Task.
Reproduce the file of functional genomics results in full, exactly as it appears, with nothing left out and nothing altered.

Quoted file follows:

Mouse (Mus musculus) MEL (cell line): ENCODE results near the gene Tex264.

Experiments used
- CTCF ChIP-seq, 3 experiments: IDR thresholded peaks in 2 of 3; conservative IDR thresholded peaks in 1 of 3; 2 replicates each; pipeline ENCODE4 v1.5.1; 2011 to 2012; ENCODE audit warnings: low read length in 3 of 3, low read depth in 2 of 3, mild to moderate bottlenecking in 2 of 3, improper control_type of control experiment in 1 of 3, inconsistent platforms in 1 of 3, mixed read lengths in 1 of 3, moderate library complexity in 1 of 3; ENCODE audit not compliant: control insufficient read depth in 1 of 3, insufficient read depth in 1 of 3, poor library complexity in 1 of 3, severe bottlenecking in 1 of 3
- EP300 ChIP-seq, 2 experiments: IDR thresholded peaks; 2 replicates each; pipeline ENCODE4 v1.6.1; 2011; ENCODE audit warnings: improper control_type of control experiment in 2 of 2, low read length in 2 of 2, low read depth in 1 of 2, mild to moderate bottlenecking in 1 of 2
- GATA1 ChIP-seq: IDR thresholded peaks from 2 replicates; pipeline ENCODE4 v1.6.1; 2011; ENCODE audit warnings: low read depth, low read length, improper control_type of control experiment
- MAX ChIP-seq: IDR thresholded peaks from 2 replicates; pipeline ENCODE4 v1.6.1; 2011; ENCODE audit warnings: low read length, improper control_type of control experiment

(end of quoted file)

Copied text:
Mouse (Mus musculus) MEL (cell line): ENCODE results near the gene Tex264.

Experiments used
- CTCF ChIP-seq, 3 experiments: IDR thresholded peaks in 2 of 3; conservative IDR thresholded peaks in 1 of 3; 2 replicates each; pipeline ENCODE4 v1.5.1; 2011 to 2012; ENCODE audit warnings: low read length in 3 of 3, low read depth in 2 of 3, mild to moderate bottlenecking in 2 of 3, improper control_type of control experiment in 1 of 3, inconsistent platforms in 1 of 3, mixed read lengths in 1 of 3, moderate library complexity in 1 of 3; ENCODE audit not compliant: control insufficient read depth in 1 of 3, insufficient read depth in 1 of 3, poor library complexity in 1 of 3, severe bottlenecking in 1 of 3
- EP300 ChIP-seq, 2 experiments: IDR thresholded peaks; 2 replicates each; pipeline ENCODE4 v1.6.1; 2011; ENCODE audit warnings: improper control_type of control experiment in 2 of 2, low read length in 2 of 2, low read depth in 1 of 2, mild to moderate bottlenecking in 1 of 2
- GATA1 ChIP-seq: IDR thresholded peaks from 2 replicates; pipeline ENCODE4 v1.6.1; 2011; ENCODE audit warnings: low read depth, low read length, improper control_type of control experiment
- MAX ChIP-seq: IDR thresholded peaks from 2 replicates; pipeline ENCODE4 v1.6.1; 2011; ENCODE audit warnings: low read length, improper control_type of control experiment